Rice University scientists have developed a nanofiber hydrogel containing snake venom, as a procoagulant to be used to control bleeding. While the solution starts as a liquid, once it is applied to a wound it quickly thickens into a gel and induces blood clotting within a few seconds.
The hydrogel – named SB50 – is infused with batroxobin, which is made by two distinct species of the South American pit viper. According to the researchers, the hydrogel may have an important role in controlling bleeding during surgical procedures, particularly in those patients taking blood thinners.
Jeffrey Hartgerink and Vivek Kumar, both chemists at Rice University, published their work in the American Chemical Society journal, ACS Biomaterials Science and Engineering. “It’s interesting that you can take something so deadly and turn it into something that has the potential to save lives,” said Hartgerink.
This newly-developed hydrogel is hardly the first medical tool to take advantage of batroxobin’s coagulant properties; the venom was first discovered in 1936. Since then, batroxobin has been used as a topical hemostat to control bleeding during surgery, and as a treatment for thrombosis by removal of unnecessary fibrin proteins from the blood.
Batroxobin has also been used to study the blood clotting time in the presence of the anticoagulant drug, heparin. “From a clinical perspective, that’s far and away the most important issue here,” said Hartgerink. “There’s a lot of different things that can trigger blood coagulation, but when you’re on heparin, most of them don’t work, or they work slowly or poorly. That obviously causes problems if you’re bleeding.”
According to the researchers, the batroxobin used in the hydrogel – along with most other medical applications of the coagulant – isn’t harvested from the pit vipers. Instead, the compound is produced in and extracted from genetically engineered bacteria, preventing any contamination from other substances produced by the snakes.
“Heparin blocks the function of thrombin, an enzyme that begins a cascade of reactions that lead to the clotting of blood,” said Hartgerink. “Batroxobin is also an enzyme with similar function to thrombin, but its function is not blocked by heparin. This is important because surgical bleeding in patients taking heparin can be a serious problem. The use of batroxobin allows us to get around this problem because it can immediately start the clotting process, regardless of whether heparin is there or not.”
The hydrogel – combined with the lab’s synthetic, self-assembling nanofibers which promote gel formation once the solution has been applied to the wound – is capable of stopping bleeding in as few as 6 seconds. Comparing this result with a number of combinations of the three-ingredient gel – including the batroxobin on its own and the hydrogel without the batroxobin – the researchers found that none were as effective at promoting clotting as the hydrogel, nanofibers and batroxobin mix.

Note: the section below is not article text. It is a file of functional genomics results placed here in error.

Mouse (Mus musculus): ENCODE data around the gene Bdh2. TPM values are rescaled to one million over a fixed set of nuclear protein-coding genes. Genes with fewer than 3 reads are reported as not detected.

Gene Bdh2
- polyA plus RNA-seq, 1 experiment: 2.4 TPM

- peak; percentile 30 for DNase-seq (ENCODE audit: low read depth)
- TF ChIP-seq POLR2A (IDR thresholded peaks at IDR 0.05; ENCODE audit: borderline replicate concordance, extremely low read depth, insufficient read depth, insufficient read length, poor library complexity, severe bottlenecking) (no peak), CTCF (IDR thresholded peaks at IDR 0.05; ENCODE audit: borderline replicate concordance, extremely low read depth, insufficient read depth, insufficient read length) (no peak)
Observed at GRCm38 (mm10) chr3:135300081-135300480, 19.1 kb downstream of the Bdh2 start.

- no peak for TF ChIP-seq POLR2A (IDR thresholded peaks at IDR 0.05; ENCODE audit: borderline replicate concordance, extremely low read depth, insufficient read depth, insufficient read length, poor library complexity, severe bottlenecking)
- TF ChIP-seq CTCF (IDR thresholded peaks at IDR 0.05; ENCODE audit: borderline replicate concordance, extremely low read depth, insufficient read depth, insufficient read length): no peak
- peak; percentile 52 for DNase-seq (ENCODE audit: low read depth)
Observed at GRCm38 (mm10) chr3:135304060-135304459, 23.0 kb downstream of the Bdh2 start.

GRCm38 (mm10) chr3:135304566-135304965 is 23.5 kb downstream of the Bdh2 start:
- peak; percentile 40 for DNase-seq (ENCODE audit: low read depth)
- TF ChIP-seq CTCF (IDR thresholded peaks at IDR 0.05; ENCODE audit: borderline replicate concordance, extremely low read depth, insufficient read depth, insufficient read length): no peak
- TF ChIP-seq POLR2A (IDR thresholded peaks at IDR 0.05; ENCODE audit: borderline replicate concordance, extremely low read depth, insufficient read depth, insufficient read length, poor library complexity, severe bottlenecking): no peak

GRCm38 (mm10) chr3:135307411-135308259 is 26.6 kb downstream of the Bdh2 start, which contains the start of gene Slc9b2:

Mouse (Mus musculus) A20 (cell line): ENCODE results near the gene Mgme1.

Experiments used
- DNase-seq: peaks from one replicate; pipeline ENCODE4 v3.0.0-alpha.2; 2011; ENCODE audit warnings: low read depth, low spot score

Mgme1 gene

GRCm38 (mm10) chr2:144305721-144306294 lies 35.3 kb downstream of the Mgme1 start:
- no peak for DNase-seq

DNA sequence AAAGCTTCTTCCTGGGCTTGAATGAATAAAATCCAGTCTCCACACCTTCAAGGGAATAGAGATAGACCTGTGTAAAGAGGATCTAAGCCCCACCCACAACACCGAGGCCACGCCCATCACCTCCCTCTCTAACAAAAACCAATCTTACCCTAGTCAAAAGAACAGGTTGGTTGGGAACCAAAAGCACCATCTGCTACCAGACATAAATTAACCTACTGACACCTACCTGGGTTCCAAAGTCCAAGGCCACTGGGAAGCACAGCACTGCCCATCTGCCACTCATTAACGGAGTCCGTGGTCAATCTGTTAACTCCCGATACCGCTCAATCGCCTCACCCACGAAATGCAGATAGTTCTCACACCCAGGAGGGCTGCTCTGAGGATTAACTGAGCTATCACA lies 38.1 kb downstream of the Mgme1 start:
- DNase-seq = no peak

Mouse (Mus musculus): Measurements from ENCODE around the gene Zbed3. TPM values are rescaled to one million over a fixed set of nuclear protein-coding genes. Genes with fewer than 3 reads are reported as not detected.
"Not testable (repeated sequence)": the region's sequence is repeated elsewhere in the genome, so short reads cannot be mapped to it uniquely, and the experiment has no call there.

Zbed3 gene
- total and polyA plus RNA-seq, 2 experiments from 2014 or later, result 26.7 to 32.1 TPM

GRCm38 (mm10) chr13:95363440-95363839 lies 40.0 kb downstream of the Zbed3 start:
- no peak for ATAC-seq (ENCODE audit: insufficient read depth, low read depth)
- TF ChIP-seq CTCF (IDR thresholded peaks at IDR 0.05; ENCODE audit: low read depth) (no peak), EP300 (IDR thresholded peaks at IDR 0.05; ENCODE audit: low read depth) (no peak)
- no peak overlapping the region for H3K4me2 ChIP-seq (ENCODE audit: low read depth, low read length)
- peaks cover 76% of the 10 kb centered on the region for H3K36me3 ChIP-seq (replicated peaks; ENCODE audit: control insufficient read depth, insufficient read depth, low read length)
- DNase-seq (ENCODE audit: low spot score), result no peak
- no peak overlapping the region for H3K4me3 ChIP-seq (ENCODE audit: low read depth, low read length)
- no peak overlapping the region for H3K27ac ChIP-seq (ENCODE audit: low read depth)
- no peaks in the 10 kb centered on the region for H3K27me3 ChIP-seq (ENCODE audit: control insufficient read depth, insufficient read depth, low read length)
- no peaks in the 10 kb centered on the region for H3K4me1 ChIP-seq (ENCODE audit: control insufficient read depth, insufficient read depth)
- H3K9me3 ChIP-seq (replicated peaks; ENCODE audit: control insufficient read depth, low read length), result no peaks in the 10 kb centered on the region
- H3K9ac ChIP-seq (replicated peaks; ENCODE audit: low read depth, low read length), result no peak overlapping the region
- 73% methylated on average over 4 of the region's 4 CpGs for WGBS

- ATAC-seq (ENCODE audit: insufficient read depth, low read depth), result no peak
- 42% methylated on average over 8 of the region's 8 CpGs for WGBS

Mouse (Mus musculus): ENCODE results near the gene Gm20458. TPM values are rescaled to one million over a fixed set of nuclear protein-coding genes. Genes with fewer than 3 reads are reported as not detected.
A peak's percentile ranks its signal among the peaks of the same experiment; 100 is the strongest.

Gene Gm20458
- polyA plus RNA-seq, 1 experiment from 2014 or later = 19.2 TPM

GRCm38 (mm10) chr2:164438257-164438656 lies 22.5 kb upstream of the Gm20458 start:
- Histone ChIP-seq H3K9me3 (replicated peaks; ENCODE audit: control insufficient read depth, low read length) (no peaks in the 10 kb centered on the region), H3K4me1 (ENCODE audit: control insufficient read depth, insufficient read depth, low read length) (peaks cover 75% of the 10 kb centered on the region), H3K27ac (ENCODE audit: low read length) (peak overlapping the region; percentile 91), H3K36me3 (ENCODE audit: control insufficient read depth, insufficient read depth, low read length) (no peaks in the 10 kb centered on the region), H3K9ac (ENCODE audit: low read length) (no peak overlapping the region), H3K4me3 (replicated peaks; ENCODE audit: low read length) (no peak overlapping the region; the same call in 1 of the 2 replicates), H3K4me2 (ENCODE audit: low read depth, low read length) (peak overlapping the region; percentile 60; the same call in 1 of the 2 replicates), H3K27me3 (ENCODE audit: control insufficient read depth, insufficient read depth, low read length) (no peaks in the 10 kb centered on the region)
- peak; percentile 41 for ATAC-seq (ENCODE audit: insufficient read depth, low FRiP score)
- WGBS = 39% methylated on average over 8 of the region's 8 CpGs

This batroxobin-containing hydrogel was even more effective than the commercially-available hemostats, GelFoam and Puramatrix. “To be clear, we did not discover nor do any of the initial investigations of batroxobin,” said Hartgerink. “Its properties have been well-known for many decades. What we did was combine it with the hydrogel we’ve been working on for a long time.”
“We think SB50 has great potential to stop surgical bleeding, particularly in difficult cases in which the patient is taking heparin or other anti-coagulants,” said Hartgerink. “SB50 takes the powerful clotting ability of this snake venom and makes it far more effective by delivering it in an easily localized hydrogel that prevents possible unwanted systemic effects from using batroxobin alone.”
Before the hydrogel can be used in a clinical setting, it must be approved for use by the Food and Drug Administration (FDA). While batroxobin on its own is currently approved by regulators, the researchers believe they have a few more years of testing before the batroxobin-containing hydrogel will be ready to submit for approval.
- Snake venom helps hydrogels stop the bleeding – http://news.rice.edu/2015/10/26/snake-venom-helps-hydrogels-stop-the-bleeding/
- Kumar, V., Wickremasinghe, N., Shi, S., Hartgerink, J. (2015). Nanofibrous Snake Venom Hemostat. ACS Biomater Sci Eng.